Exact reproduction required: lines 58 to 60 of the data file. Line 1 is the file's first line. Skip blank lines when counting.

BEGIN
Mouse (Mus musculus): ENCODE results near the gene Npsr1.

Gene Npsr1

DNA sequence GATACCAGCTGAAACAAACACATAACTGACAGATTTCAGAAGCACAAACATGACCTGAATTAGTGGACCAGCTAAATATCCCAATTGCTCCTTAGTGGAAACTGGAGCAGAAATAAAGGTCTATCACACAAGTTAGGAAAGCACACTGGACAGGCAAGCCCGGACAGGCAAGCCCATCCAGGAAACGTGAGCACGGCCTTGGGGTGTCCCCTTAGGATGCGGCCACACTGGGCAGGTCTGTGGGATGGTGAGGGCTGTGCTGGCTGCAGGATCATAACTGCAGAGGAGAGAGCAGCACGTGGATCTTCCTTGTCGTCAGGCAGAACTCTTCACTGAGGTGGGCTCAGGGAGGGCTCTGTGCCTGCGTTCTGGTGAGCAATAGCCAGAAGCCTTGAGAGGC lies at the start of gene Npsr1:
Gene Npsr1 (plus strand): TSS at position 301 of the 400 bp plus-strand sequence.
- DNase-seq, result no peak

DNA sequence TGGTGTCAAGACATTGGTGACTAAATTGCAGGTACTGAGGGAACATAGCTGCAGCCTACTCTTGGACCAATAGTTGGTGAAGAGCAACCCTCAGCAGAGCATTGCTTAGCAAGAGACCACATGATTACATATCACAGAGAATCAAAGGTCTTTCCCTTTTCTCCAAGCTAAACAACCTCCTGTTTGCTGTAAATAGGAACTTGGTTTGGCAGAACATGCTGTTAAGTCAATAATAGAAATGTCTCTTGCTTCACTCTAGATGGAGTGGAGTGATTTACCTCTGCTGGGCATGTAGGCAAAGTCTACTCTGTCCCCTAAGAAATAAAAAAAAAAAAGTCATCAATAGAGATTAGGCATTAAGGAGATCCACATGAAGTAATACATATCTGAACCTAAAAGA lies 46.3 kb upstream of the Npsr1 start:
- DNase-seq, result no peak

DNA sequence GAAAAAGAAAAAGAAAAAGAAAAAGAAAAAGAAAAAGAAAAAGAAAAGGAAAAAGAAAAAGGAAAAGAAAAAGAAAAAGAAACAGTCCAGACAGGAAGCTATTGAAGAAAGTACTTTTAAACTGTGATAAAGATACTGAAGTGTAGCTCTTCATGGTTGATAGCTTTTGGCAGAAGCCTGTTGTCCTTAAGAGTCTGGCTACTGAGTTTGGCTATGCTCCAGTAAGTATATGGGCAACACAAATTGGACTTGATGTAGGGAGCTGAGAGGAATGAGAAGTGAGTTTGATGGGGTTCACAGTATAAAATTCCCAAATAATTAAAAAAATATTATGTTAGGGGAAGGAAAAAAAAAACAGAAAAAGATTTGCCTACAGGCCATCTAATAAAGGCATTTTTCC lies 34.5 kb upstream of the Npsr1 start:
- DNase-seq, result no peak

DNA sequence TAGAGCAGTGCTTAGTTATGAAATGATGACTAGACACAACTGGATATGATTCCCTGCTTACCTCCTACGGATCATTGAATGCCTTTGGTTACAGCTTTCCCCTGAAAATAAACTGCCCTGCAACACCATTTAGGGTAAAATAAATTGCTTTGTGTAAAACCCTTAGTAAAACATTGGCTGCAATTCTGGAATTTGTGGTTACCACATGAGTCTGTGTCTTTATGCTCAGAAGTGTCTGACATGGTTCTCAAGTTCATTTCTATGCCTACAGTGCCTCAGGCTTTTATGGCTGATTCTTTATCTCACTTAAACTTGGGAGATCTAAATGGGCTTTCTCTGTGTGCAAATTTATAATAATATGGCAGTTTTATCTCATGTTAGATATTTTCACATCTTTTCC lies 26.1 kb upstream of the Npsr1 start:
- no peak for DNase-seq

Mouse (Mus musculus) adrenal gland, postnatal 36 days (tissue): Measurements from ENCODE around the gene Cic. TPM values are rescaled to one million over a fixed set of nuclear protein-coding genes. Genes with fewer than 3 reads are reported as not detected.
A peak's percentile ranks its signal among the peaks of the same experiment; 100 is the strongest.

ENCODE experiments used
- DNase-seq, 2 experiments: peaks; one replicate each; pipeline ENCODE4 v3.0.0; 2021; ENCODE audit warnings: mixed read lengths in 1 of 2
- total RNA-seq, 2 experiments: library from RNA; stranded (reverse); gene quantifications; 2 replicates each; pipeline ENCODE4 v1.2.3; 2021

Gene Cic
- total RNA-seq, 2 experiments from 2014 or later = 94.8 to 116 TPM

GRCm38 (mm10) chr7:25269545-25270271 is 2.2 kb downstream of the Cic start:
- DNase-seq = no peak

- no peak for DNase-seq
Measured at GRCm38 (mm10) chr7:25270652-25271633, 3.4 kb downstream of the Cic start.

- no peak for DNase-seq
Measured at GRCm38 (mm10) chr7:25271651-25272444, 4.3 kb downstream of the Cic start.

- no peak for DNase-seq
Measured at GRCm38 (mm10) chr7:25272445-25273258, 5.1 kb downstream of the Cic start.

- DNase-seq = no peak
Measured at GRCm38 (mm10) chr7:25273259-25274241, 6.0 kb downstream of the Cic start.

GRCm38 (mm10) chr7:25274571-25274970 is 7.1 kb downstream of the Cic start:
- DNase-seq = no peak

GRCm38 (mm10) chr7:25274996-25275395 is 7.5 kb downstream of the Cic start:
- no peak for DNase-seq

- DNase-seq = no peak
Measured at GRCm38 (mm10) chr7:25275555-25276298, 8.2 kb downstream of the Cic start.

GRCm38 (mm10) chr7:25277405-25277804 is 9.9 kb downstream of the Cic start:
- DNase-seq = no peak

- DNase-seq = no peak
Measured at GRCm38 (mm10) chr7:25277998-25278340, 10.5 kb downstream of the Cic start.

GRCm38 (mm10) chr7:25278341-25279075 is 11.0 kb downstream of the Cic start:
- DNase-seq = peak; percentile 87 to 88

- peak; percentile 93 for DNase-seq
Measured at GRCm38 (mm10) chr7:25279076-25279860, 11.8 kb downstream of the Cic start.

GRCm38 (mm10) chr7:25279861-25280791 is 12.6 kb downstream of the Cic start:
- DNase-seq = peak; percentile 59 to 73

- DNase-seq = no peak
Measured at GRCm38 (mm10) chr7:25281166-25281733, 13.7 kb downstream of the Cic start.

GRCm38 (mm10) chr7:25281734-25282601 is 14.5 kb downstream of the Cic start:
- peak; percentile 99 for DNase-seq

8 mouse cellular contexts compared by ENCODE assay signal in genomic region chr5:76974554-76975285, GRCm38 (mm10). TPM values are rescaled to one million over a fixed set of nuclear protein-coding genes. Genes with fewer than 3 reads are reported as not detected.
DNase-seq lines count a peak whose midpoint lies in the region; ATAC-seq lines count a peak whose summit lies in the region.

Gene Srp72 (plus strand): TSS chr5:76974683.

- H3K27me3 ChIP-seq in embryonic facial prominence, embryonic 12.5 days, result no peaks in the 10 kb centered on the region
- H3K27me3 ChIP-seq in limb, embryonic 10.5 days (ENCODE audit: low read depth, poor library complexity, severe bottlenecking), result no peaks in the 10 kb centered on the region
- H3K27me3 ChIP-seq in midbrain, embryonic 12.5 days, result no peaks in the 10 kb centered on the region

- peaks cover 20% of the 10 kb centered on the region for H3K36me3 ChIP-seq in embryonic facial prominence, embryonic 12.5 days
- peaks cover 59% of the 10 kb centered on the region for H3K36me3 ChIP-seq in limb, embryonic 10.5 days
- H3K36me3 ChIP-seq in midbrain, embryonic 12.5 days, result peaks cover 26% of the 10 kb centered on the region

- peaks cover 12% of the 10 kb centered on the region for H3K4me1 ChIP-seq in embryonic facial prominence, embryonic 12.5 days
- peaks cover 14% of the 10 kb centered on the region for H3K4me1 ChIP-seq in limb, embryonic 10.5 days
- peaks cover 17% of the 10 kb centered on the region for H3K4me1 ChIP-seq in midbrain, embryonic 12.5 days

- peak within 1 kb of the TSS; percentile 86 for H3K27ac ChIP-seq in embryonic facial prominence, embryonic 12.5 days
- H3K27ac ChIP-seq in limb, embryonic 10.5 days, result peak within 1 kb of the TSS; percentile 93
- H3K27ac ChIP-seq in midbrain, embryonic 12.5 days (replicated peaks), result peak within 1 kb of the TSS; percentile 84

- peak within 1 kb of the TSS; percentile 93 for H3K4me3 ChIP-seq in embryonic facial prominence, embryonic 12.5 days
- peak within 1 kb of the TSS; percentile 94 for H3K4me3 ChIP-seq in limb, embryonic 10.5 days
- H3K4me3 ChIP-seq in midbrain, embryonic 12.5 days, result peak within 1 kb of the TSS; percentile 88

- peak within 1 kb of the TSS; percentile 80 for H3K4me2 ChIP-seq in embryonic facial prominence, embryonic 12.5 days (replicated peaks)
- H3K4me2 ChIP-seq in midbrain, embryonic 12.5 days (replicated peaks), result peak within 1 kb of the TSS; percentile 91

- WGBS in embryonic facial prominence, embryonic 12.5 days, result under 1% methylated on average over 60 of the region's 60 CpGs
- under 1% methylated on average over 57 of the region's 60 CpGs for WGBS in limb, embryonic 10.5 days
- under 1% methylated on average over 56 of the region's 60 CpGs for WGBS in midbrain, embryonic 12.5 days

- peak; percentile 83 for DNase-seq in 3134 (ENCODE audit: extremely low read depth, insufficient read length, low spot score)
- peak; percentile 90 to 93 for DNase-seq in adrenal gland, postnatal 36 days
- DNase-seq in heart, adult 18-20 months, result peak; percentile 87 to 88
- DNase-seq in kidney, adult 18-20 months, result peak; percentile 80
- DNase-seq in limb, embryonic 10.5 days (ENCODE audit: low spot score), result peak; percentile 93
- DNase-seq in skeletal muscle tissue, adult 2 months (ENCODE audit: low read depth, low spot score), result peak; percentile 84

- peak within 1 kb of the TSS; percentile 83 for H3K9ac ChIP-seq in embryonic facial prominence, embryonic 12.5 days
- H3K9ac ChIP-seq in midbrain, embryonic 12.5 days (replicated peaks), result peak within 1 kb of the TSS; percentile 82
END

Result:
- peaks cover 12% of the 10 kb centered on the region for H3K4me1 ChIP-seq in embryonic facial prominence, embryonic 12.5 days
- peaks cover 14% of the 10 kb centered on the region for H3K4me1 ChIP-seq in limb, embryonic 10.5 days
- peaks cover 17% of the 10 kb centered on the region for H3K4me1 ChIP-seq in midbrain, embryonic 12.5 days